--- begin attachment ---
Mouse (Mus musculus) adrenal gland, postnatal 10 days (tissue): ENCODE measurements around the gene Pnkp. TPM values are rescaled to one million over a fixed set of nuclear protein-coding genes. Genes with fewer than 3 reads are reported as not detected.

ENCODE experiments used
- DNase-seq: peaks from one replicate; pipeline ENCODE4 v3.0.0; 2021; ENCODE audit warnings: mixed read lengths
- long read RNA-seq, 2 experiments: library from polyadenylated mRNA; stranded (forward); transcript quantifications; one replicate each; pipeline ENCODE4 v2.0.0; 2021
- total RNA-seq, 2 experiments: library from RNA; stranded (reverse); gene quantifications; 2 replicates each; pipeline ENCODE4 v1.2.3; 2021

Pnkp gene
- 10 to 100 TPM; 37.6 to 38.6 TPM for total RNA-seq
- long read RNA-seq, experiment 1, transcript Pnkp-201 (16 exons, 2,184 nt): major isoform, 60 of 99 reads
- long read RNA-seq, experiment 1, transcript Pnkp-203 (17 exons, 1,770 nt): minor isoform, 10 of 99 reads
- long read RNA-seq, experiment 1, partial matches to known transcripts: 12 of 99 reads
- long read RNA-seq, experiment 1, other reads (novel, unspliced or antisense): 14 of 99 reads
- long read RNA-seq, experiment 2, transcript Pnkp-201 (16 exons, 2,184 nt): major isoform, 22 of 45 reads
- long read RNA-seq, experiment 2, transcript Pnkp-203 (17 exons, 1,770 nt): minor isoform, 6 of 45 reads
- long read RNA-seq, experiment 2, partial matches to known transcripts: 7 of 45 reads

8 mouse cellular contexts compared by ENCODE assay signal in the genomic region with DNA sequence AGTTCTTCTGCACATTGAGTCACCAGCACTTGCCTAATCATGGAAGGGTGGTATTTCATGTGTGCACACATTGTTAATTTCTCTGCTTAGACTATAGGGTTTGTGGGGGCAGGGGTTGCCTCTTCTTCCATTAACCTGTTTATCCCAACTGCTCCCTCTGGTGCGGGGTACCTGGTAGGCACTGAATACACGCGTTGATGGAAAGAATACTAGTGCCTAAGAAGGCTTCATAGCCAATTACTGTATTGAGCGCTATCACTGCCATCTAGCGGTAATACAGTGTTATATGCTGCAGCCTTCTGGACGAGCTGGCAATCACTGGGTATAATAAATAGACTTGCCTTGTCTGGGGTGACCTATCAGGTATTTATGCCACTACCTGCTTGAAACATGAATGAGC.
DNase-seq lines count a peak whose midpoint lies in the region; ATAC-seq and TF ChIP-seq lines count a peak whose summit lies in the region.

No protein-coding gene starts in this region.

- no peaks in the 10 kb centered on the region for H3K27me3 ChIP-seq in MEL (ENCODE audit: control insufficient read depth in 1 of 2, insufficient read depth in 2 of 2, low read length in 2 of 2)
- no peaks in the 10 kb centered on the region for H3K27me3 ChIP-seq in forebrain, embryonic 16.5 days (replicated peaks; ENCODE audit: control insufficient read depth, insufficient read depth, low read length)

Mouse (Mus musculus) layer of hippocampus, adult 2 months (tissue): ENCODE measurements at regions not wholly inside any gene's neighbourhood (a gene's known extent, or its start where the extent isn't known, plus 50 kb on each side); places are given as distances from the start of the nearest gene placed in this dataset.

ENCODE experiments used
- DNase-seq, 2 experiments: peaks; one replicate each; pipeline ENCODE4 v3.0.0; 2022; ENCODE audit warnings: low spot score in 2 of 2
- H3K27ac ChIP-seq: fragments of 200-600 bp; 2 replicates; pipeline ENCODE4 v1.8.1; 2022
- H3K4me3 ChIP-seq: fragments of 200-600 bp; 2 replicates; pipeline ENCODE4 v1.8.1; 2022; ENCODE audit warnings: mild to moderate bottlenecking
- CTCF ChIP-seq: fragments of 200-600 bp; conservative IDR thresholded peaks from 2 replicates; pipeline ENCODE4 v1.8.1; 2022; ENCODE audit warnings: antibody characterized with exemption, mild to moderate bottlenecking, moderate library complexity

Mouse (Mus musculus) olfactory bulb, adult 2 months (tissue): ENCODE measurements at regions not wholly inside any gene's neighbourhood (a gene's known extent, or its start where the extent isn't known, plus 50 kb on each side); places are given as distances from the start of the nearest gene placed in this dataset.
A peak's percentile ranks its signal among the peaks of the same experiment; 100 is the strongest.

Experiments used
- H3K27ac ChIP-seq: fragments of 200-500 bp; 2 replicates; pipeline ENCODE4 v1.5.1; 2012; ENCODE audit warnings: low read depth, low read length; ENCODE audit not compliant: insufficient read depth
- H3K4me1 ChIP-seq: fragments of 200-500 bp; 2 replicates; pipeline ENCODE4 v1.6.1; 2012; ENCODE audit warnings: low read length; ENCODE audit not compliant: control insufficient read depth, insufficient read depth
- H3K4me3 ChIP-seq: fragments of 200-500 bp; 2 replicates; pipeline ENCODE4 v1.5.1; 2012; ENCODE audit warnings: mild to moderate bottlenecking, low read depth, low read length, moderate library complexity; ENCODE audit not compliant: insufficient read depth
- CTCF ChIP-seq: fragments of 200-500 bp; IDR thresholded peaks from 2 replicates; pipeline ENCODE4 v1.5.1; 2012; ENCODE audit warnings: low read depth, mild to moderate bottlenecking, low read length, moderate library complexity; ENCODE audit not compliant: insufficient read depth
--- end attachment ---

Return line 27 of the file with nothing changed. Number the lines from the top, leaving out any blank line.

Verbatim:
A peak's percentile ranks its signal among the peaks of the same experiment; 100 is the strongest.